To a dry, nitrogen purged two dram amber vial equipped with a magnetic stir bar was added Example 149 (0.075 g, 145 mmol), triethylamine (0.022 g, 1.568 mmol) and dry CH2Cl2 (2 mL). The solution was stirred at rt and ethanesulfonyl chloride (0.028 g, 0.218 mmol) added slowly via syringe. The reaction was stirred at rt for 7 days then concentrated and the residue purified by preparative HPLC. Concentration of the product containing fractions afforded 43.1 mg (49%) of Example 151 as a white solid. Rf=0.44 (SiO2, 70% EtOAc in hexanes). HPLC (method C): Rt=13.3 min. 1H NMR (500 MHz, CDCl3): δ=7.93 (d, J=8.3 Hz, 1H), 7.86 (d, J=1.8 Hz, 1H), 7.75 (dd, J=8.3 and 1.8 Hz, 1H), 7.18 (d, J=8.9 Hz, 2H), 6.87 (d, J=8.9 Hz, 2H), 6.12 (s, 1H), 4.06 (t, J=5.2 Hz, 2H), 3.33 (s, 2H), 3.06 (m, 2H), 2.82 (m, 4H), 2.29 (d, J=11.3 Hz, 2H), 1.54 (s, 3H), 1.44 (s, 3H) and 1.38 (t, J=7.3 Hz, 3H). m/z=607 [M+H]+.

Example 152 Preparation of Ethyl (4-{2-[4-(4-cyano-3-trifluoromethylphenyl)-1,7-dimethyl-3,5-dioxo-11-oxa4,9-diazatricyclo[5.3.1.02,6]undec-9-yl]ethoxy}phenyl)carbamate

To a dry, nitrogen purged two dram amber vial equipped with a magnetic stir bar was added Example 149 (0.035 g, 68.03 mmol), triethylamine (8.71 mg, 86.1 mmol) and dry CH2Cl2 (2 mL). The solution was stirred at rt and ethyl chloroformate (9.08 mg, 83.7 mmol) added slowly via syringe. The reaction was stirred for 7 days at rt then concentrated and the residue purified by preparative HPLC. Concentration of the product containing fractions afforded 22.5 mg (56%) of Example 152 as a white solid. Rf=0.69 (SiO2, 70% EtOAc in hexanes). HPLC (method C): Rt=14.0 min. 1H NMR (500 MHz, CDCl3): δ=7.92 (d, J=8.3 Hz, 1H), 7.87 (d, J=1.8 Hz, 1H), 7.75 (dd, J=8.3 and 1.8 Hz, 1H), 7.28 (m, 2H), 6.84 (d, J=8.9 Hz, 2H), 6.41 (m, 1H), 4.17 (m, 2H), 4.06 (t, J=5.2 Hz, 2H), 3.31 (s, 2H), 2.81 (m, 4H), 2.28 (d, J=11.3 Hz, 2H), 1.43 (s, 6H) and 1.28 (t, J=7.0 Hz, 3H). m/z=587 [M+H]+.

Example 153 Preparation of 1-(4-{2-[4-(4-Cyano-3-trifluoromethylphenyl)-1,7-dimethyl-3,5-dioxo-11-oxa-4,9-diazatricyclo[5.3.1.02,6]undec-9-yl]ethoxy}phenyl)-3-ethylurea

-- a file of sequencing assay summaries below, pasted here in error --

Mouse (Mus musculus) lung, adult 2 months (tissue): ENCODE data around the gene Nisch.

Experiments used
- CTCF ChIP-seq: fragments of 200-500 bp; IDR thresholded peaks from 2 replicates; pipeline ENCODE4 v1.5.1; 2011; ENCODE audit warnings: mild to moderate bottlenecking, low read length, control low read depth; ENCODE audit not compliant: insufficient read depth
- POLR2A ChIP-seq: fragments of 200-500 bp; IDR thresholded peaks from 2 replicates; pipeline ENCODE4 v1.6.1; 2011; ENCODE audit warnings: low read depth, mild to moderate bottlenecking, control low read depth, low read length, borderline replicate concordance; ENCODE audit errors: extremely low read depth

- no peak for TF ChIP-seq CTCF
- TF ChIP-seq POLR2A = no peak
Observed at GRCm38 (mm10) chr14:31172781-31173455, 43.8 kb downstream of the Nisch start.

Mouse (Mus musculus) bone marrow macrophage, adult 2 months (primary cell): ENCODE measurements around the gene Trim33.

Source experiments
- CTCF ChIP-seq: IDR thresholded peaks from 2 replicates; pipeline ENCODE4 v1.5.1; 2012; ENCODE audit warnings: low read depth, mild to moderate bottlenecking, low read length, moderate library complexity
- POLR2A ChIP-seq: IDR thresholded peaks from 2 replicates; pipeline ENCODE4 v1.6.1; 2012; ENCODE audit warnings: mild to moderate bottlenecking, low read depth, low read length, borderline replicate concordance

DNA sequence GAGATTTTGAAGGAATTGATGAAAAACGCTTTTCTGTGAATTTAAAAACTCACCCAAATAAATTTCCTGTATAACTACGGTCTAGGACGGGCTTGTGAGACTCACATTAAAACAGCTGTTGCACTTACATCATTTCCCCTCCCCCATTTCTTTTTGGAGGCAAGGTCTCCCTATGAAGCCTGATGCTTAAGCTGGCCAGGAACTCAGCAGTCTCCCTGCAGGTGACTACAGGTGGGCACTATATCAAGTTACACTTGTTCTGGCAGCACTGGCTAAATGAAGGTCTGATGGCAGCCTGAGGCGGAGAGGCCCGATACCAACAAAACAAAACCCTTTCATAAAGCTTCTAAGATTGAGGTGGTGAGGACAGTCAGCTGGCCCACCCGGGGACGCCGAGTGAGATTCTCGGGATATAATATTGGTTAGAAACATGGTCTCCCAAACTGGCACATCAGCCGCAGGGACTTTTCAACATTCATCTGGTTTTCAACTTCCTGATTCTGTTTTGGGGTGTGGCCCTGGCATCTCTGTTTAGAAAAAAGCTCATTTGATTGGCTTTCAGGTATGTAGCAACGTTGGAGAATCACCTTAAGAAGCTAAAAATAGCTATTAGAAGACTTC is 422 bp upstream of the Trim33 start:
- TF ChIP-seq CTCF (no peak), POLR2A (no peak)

A two dram reaction vial equipped with a magnetic stir bar was charged with Example 149 (25.6 mg, 0.050 mmol) and THF (1.0 mL). Ethyl isocyanate (10 μL, 0.13 mmol) was added and the solution was then stirred for 15 h. The crude reaction mixture was then diluted with CH3CN (3 mL) and purified by preparative HPLC, using a gradient from 10:90 CH3CN/H2O to 100% CH3CN over 16 min, hold 2 min at 100% CH3CN. Fractions containing product were concentrated and the resulting residue dissolved in CH2Cl2 (25 mL). The solution was dried over Na2SO4, filtered and concentrated to afford 23.2 mg (80%) of Example 153 as a white solid. Rf=0.62 (SiO2, EtOAc). HPLC (Method C): Rt=12.7 min. 1H NMR (500 MHz, CDCl3): δ=7.92 (d, J=8.3 Hz, 1H), 7.87 (d, J=1.6 Hz, 1H), 7.75 (dd, J=8.3 and 1.9 Hz, 1H), 7.19 (dd, J=8.9 and 2.0 Hz, 2H), 6.87 (m, 2H), 6.02 (s, 1H), 4.48 (m, 1H), 4.06 (t, J=5.2 Hz, 2H), 3.33 (s, 2H), 3.25 (m, 2H), 2.82 (m, 4H), 2.29 (d, J=11.3 Hz, 2H), 1.43 (s, 6H) and (t, J=7.2 Hz, 3H). m/z=586 [M+H]+.

Example 154 4-{9-[3-(tert-Butyl-dimethylsilanyloxy)propyl]-1,7-dimethyl-3,5-dioxo-11-oxa4,9-diazatricyclo[5.3.1.02,6]undec-4-yl}-2-trifluoromethylbenzonitrile

To a nitrogen purged 25 mL round bottomed flask was added Example 3 (50.0 mg, 0.132 mmol) and ethanol (6 mL). The solution was stirred and triethylamine (15.0 mg, 0.145 mmol), potassium iodide (22.0 mg, 0.132 mmol) and 3-(bromopropoxy)-tert-butyldimethylsilane (40.0 mg, 0.158 mmol) added. The reaction was heated at reflux for 5 days and cooled to rt. The solvent was removed under reduced pressure and the residue diluted with 30% EtOAc in hexanes (5 mL). After chromatography on silica gel eluting with 30% EtOAc in hexanes, 64.5 mg (89%) of Example 154 was obtained as an off-white solid. Rf=0.72 (SiO2, 30% EtOAc in hexanes). HPLC (Method C): Rt=16.7 min. 1H NMR (500 MHz, CDCl3): δ=7.94 (d, J=8.4 Hz, 1H), 7.88 (d, J=1.7 Hz, 1H), 7.76 (dd, J=8.3 Hz and 1.9 Hz, 1H) 3.65 (t, J=6.1 Hz, 2H), 3.38 (s, 2H), 2.75 (d, J=11.5 Hz, 2H), 2.45 (t, J=7.1 Hz, 2H), 2.09 (d, J=11.4 Hz, 2H), 1.67 (m, 2H), 1.44 (s, 6H), 0.90 (s, 9H) and 0.05 (s, 6H). m/z 552 [M+H]+.

Example 155 4-[9-(3-Hydroxypropyl)-1,7-dimethyl-3,5-dioxo-11-oxa-4,9-diazatricyclo[5.3.1.02,6]undec-4-yl]-2-trifluoromethylbenzonitrile